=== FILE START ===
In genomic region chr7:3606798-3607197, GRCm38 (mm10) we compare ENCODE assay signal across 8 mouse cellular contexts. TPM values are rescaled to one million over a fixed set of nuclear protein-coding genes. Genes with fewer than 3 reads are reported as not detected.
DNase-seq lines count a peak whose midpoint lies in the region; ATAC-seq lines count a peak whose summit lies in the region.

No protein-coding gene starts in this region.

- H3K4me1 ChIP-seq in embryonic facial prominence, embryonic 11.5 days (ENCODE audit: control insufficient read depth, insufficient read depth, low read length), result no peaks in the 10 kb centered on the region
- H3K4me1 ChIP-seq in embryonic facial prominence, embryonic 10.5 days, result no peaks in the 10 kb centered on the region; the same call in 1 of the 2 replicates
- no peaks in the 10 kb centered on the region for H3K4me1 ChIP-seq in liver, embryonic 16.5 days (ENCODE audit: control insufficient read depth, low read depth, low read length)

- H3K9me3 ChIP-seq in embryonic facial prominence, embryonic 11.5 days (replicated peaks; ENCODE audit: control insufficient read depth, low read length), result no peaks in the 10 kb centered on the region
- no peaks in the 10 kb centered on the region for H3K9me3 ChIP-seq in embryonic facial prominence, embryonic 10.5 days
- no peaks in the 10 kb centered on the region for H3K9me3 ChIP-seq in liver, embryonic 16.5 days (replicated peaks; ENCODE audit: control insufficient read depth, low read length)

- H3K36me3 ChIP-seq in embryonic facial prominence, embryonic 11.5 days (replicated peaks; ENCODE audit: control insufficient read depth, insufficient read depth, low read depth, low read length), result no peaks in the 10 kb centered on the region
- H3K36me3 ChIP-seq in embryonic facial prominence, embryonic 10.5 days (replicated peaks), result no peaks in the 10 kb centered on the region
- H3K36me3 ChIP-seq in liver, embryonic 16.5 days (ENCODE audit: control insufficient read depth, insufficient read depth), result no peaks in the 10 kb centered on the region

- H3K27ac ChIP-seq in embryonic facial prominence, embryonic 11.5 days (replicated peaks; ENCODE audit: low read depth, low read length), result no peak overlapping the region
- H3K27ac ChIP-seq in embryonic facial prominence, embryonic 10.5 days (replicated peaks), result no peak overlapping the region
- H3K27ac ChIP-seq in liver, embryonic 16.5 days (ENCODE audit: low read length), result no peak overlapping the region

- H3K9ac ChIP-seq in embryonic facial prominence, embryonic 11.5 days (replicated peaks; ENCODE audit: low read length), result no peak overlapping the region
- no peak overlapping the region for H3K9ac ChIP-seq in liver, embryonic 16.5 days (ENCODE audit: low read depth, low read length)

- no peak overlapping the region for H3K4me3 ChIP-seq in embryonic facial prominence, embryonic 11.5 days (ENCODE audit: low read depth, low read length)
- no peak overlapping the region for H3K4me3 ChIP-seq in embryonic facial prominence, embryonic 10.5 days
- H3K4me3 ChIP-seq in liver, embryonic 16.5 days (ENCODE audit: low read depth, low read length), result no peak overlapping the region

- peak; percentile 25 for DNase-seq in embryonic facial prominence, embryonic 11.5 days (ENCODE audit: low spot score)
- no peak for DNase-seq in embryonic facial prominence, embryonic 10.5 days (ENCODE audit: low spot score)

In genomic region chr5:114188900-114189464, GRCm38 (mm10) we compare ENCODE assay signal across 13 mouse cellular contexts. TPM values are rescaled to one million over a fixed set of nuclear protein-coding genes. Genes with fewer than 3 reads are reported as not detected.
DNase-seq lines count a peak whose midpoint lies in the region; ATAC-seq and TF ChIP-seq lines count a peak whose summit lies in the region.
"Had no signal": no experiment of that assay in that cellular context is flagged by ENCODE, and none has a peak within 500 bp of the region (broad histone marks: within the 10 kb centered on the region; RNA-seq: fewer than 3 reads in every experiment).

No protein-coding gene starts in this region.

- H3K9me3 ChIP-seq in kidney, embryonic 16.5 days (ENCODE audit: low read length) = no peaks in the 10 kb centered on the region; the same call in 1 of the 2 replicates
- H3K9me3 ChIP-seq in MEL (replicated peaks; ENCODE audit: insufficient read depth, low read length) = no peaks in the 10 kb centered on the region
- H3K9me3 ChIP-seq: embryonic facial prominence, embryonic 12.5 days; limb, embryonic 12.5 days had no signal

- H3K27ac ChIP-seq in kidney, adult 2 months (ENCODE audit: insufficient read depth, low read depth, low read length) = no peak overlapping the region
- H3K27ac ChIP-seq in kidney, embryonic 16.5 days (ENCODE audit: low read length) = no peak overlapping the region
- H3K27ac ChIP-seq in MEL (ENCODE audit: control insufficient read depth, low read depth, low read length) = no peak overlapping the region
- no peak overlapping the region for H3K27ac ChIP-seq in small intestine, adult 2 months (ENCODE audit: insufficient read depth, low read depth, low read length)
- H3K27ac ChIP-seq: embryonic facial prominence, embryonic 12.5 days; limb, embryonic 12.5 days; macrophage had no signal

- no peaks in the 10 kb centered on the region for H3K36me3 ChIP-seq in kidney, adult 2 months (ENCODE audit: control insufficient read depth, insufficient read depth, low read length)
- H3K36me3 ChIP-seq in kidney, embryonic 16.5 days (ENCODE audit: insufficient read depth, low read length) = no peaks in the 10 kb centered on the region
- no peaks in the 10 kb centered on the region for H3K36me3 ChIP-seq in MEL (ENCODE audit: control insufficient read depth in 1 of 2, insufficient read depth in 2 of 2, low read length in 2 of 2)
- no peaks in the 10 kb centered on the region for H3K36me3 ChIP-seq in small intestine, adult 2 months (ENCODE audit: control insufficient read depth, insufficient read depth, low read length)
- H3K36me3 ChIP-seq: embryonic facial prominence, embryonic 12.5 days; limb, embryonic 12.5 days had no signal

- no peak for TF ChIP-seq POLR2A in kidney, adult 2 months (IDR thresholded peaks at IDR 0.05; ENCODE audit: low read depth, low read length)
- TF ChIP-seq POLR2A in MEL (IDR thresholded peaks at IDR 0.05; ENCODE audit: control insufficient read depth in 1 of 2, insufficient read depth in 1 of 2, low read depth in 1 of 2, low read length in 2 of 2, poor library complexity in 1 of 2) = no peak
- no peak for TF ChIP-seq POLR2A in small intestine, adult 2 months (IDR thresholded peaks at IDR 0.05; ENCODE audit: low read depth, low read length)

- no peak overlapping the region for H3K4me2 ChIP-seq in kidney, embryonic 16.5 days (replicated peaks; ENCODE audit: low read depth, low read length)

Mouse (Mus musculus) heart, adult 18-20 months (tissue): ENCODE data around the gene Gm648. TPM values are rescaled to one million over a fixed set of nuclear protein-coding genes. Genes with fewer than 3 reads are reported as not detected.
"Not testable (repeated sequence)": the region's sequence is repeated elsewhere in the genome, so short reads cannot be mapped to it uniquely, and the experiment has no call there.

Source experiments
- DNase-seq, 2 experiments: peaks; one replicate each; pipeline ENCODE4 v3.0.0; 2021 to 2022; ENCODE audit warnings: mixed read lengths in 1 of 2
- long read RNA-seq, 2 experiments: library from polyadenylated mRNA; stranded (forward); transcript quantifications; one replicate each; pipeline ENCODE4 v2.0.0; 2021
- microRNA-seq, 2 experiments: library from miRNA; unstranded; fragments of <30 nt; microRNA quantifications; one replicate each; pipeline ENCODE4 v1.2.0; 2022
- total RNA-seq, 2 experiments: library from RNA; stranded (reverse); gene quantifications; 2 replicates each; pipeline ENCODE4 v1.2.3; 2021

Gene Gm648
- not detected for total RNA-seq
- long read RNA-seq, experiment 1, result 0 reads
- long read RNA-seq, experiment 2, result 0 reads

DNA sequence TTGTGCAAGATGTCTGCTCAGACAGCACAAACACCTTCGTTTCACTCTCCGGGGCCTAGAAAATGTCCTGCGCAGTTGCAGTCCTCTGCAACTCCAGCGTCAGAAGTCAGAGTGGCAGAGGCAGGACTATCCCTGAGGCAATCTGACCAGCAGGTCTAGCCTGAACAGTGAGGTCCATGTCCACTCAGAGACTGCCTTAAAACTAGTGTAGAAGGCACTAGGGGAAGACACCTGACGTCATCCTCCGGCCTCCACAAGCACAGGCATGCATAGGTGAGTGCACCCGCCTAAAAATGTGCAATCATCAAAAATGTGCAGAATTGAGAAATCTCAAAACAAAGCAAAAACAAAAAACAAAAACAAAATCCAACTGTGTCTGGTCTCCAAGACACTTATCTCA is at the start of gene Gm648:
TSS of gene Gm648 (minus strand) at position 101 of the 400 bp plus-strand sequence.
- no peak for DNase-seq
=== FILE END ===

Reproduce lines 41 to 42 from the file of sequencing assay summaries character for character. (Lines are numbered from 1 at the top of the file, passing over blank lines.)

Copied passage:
- TF ChIP-seq POLR2A in MEL (IDR thresholded peaks at IDR 0.05; ENCODE audit: control insufficient read depth in 1 of 2, insufficient read depth in 1 of 2, low read depth in 1 of 2, low read length in 2 of 2, poor library complexity in 1 of 2) = no peak
- no peak for TF ChIP-seq POLR2A in small intestine, adult 2 months (IDR thresholded peaks at IDR 0.05; ENCODE audit: low read depth, low read length)